On my Calendar for Stoneleigh,
and can’t wait
I have a budget, and have taken into account of
Over budget, Wich is why I’ve allowed 10k over
But not a penny more.
If My homework is correct, it should be ok (hoping, lol)
I’m also hoping Clive will be there
representing D.C supercars, fingers crossed.
I’m still in the very premature stages, as I need to ensure
I’ve done all the necessities possible to ensure a
Successful build.
Also need to find out the tools I will be required for the project.
Just a bit nervous if I’m honest about the whole thing,
As I’ve stated, I’ve never done anything like this before,
And I certainly don’t want to cut corners in anyway shape or form.
I have a good friend who works with bmw engines,
It may be worth asking if he can recondition the v12 powerplant. And give it extra kick.
Failing that, I will have to find another source.
Garage is sorted already, having access to a double garage.
Thank you again, and hopefully speak soon.
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  #6  
Old 18th March 2019, 09:29
Bellicose Bellicose is offline
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Quote:
Originally Posted by K.C.NewbieUk View Post
I have a good friend who works with bmw engines,
It may be worth asking if he can recondition the v12 powerplant. And give it extra kick.
You can quad turbo the BMW V12, a friend did that and was making over 700bhp
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  #7  
Old 17th March 2019, 09:55
Car photographer Car photographer is offline
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Welcome,
I would possibly suggest start with another car first.... Something that's easier to build maybe like a tribute swb or gto as they are almost just body swaps .... Gain some experience doing that .... Then once it's done .... sell that car and if you're more confident and experiencd ... Move on to the kit you want.
I know it's a long winded way of getting your dream kit but it might help you test the water as far as your ability is concerned.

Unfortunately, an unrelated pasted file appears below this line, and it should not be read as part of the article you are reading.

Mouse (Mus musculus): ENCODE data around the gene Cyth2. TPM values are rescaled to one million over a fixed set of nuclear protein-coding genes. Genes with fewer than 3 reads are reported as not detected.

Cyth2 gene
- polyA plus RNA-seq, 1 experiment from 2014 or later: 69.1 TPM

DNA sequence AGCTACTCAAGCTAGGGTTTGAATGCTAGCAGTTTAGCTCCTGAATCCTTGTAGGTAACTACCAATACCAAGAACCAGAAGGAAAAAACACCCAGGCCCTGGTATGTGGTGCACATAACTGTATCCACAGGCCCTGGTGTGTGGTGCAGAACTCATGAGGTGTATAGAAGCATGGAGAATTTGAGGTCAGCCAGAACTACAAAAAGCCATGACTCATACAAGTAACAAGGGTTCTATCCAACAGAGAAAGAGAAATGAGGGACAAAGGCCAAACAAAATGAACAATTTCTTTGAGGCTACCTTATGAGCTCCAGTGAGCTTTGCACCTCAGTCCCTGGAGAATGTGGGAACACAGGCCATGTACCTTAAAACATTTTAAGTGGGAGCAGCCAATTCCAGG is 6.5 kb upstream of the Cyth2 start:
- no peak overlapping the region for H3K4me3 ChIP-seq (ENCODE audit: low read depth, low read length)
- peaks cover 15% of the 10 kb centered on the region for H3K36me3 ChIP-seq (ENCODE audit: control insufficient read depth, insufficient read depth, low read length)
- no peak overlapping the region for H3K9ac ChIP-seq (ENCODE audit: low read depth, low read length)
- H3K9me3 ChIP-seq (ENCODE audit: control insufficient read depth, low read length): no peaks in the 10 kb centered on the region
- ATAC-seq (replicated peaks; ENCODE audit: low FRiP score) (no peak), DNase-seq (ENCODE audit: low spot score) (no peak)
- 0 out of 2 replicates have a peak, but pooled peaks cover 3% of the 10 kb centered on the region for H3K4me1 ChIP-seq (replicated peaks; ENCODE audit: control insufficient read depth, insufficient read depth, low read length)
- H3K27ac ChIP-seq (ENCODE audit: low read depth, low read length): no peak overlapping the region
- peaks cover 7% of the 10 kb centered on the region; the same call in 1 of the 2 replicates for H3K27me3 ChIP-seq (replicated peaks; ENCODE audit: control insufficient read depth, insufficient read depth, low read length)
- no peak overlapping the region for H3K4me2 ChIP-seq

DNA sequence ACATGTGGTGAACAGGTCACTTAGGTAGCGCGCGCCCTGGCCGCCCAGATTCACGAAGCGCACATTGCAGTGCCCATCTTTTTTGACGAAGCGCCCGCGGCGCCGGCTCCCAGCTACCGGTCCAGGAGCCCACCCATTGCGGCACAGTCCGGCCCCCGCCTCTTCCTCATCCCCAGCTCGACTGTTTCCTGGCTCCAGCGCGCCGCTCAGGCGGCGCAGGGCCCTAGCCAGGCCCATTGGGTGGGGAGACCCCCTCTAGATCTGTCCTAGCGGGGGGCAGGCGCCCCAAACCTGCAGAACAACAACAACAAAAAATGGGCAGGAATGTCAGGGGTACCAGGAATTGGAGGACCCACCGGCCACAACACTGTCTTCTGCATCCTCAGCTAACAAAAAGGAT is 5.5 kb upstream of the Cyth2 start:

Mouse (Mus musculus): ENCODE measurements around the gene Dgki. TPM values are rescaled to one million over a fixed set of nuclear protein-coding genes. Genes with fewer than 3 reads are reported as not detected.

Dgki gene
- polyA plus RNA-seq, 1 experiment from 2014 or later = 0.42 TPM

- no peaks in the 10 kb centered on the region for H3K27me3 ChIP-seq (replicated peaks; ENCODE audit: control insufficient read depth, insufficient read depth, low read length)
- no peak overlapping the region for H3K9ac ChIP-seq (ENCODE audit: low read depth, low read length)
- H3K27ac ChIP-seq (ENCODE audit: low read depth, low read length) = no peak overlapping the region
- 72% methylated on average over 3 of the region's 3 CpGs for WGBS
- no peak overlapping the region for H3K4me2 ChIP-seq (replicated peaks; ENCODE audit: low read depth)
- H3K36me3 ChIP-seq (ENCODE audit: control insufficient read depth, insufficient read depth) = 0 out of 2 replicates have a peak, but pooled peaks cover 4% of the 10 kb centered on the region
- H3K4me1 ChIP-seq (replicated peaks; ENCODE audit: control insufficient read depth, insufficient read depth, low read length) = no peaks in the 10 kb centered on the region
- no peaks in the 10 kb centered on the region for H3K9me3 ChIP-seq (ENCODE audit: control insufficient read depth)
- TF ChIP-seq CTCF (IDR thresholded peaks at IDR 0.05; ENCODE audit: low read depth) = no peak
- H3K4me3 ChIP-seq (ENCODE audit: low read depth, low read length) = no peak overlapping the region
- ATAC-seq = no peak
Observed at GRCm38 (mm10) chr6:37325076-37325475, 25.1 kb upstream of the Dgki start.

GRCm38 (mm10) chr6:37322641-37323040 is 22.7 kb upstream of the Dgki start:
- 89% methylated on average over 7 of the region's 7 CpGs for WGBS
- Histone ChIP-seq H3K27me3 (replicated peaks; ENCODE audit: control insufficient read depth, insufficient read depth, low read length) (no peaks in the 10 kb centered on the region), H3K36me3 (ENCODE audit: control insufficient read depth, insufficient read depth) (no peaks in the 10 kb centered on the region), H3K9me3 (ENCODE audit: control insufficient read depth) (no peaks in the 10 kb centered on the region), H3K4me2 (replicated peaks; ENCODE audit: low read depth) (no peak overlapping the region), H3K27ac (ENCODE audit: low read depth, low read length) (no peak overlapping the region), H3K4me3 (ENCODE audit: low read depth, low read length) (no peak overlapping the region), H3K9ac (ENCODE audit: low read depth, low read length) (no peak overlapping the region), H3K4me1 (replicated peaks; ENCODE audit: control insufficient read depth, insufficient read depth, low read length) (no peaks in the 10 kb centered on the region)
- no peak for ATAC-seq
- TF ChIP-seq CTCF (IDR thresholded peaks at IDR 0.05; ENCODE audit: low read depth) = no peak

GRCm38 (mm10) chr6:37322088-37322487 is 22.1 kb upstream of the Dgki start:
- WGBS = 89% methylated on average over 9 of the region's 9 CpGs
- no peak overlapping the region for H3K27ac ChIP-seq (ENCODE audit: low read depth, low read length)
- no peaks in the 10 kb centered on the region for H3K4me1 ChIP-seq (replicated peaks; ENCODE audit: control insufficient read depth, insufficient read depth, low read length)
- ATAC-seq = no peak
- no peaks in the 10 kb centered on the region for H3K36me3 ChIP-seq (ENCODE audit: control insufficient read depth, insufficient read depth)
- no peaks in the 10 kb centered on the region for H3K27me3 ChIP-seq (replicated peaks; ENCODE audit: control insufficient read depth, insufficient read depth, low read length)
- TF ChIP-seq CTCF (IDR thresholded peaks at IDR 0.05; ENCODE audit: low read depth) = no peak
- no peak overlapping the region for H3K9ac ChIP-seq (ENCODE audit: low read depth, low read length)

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  #8  
Old 17th March 2019, 10:47
K.C.NewbieUk K.C.NewbieUk is offline
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Quote:
Originally Posted by Car photographer View Post
Welcome,
I would possibly suggest start with another car first.... Something that's easier to build maybe like a tribute swb or gto as they are almost just body swaps .... Gain some experience doing that .... Then once it's done .... sell that car and if you're more confident and experiencd ... Move on to the kit you want.
I know it's a long winded way of getting your dream kit but it might help you test the water as far as your ability is concerned.
Thanks for the advice C.p.
That may not be a bad solid piece of advice,
I only have one budget and one shot at doing this dream project
Only once.
And to be fair, I could do with some experience under My belt.
Thank you for your advice
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  #9  
Old 17th March 2019, 14:12
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Quote:
Originally Posted by K.C.NewbieUk View Post
Thanks for the advice C.p.
That may not be a bad solid piece of advice,
I only have one budget and one shot at doing this dream project
Only once.
And to be fair, I could do with some experience under My belt.
Thank you for your advice
No worries, I understand not wanting to try something else and just go for what you want ---- I suppose I was thinking that alot of kit builds can get 'stuck' in the build process by people taking on more than they can handle and just didn't want to think of you ending up in one of those scenarios.

my own kit took about 6 months to complete although I did get some help from a friendly mechanic as some of the work was out of my comfort zone (he did stuff in between other jobs a bit at a time) - if he's have just been working on mine alone I reckon most of the work would have been done in around 3 weeks!

but good luck in whatever you choose to build
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  #10  
Old 17th March 2019, 10:24
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I looked at doing a kit from scratch a good few years ago. Advice at the time was to allow 3-5 years elapsed time for a novice. I couldn't wait that long, so was content to get a doer upper, and that, combined with the normal kit car repairs and maintenance took plenty of time. By all means don't give up on your dream, but be aware of the investment (and sacrifices) involved. If you have kids, give the time to them is my advice.